“The Proverbs 31 woman.” Every Christian guy wants to find one; every Christian girl wants to be one. This chapter defines God’s standard for a woman’s character, and so it is known as a chapter for women — but it was originally written by a man and to men.
The Holy Spirit-inspired author is King Solomon (my personal opinion; explanation below), who quotes his mother, Bathsheba. Her advice is enduringly truthful and helpful to both men and women. It begins with a challenge for the “Proverbs 31 man” to be careful about the kind of woman he falls for (v.3). He should look for a woman who fits the description in verses 10-31, the opposite of the immoral woman described in Proverbs chapter 7.
The Proverbs 31 man guards against intoxication (v.4-7). He must be sober and clearheaded at all times so that he is always ready to make sound decisions that will bless others. He does not open his mouth to drink and escape the harsh realities of life (v.7), but he faces reality and opens his mouth to speak the truth, to speak up for the poor, and to speak out on issues regarding justice (v.8-9).
The Proverbs 31 man lives his life according to God’s wisdom, and he is serious about finding a wife who does the same. Solomon recites the poem his mother taught him about what to look for (v.10-31 is a beautiful acrostic poem — the verses begin with the successive letters of the Hebrew alphabet).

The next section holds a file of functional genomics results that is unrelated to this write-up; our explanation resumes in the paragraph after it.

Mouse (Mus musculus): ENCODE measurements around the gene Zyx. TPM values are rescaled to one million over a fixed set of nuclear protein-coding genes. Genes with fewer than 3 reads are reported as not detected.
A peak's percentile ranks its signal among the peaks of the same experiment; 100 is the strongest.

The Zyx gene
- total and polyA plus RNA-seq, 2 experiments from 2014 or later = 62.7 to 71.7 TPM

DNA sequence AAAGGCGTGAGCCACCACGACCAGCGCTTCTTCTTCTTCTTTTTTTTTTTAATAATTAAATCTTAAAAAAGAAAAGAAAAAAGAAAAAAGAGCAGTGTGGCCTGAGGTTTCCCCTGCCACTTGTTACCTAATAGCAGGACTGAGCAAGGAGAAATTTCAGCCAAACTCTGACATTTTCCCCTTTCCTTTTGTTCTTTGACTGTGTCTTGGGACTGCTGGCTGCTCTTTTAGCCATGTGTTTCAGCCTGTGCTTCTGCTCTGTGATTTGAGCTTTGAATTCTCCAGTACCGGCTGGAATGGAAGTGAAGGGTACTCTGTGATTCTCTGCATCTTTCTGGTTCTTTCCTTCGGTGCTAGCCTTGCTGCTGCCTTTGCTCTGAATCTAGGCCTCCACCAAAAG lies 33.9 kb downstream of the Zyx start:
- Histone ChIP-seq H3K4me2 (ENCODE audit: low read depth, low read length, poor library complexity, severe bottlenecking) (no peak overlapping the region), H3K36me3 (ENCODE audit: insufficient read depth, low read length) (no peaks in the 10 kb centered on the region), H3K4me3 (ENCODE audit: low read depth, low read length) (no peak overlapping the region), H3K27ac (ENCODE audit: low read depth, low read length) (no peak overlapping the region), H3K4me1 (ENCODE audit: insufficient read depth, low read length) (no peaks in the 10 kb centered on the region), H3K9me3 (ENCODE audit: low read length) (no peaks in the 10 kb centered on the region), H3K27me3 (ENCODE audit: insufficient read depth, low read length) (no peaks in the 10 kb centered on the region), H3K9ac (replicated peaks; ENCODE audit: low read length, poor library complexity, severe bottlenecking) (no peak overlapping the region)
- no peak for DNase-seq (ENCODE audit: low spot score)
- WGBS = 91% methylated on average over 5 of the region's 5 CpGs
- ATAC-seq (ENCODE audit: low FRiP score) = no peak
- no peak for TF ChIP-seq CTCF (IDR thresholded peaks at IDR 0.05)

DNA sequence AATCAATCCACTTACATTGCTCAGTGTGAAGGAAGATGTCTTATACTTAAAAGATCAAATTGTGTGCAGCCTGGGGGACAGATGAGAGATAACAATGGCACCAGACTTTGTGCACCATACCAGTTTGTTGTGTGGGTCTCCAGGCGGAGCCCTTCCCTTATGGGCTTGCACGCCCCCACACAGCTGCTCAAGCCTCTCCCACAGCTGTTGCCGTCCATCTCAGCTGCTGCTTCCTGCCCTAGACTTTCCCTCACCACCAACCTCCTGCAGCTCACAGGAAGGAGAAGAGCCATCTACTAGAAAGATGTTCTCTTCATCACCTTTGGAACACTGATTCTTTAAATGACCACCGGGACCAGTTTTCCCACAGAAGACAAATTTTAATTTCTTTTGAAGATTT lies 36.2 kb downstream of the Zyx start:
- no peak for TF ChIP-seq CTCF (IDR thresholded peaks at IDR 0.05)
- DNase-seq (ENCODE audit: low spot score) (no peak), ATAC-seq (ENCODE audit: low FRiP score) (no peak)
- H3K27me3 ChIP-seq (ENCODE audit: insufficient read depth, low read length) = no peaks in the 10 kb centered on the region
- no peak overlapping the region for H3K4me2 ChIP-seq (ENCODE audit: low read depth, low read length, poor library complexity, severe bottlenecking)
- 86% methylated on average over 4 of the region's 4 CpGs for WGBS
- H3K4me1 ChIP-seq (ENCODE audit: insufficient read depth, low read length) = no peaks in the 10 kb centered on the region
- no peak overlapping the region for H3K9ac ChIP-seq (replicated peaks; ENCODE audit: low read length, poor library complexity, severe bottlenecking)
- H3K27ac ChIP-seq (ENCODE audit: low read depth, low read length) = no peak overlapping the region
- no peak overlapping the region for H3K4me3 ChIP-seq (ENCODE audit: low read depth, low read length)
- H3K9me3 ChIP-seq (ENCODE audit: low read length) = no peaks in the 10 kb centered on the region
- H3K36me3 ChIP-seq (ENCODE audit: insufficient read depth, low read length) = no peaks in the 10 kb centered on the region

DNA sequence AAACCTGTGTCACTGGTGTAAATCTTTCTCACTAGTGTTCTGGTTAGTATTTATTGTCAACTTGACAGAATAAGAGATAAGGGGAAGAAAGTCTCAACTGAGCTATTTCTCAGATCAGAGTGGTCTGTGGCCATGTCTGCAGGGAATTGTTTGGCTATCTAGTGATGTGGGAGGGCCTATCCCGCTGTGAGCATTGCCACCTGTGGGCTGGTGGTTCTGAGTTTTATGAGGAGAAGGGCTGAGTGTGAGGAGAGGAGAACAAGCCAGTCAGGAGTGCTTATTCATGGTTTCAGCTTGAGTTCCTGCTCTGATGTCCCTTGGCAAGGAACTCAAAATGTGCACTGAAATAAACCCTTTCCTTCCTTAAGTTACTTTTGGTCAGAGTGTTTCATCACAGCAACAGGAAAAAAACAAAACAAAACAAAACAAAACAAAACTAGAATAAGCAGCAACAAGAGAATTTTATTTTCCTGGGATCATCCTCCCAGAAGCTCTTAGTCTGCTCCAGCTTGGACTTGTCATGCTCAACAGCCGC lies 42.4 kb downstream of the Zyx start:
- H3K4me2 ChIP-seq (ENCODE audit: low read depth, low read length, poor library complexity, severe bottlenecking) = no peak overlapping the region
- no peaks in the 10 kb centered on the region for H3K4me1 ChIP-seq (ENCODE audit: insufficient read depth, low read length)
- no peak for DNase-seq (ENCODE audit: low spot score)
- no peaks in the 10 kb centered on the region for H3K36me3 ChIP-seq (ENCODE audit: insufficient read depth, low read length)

The Proverbs 31 woman is a rare find. She is not a weak or lazy woman. She is diligent in the way she expresses her love for her family. She is creative and energetic in the way she handles the household business (v.16-19), the way she prepares meals (v.14-15), and the way she dresses and decorates (v.22). She is a compassionate person, reaching out to the poor with open-handed generosity (v.20). She is strong and dignified, and with the heart of a teacher, she confidently shares the godly wisdom by which she lives (v.26). Her greatest quality is neither her outward beauty nor her charming personality, but her deep love and respect for the Lord. This kind of woman deserves the praise of her family (v.28).
Many women see Proverbs 31 as an unattainable goal and a frustrating reminder of how they don’t measure up. Take heart, sisters — concentrate on pleasing the Lord, loving your family like crazy, and developing the inner beauty of a Christ-like spirit, and you will be the Proverbs 31 woman your family needs.
[Note: It is my personal conviction that Lemuel was one of King Solomon’s nicknames. A search of Israelite history reveals that there was never a king named Lemuel. It appears only here in Scripture. We know that Solomon had a God-given nickname, Jedidiah, which means “loved by the Lord” (2 Samuel 12:25). I believe Lemuel, which means “devoted to the Lord”, was the nickname Bathsheba called her son Solomon. When he wrote down what she taught him as a boy, it was appropriate for him to use that special nickname given by his mother. At least that’s the way I see it. By the way, later in Solomon’s life he was no longer “Lemuel”, but he was still “Jedidiah”. Get it?]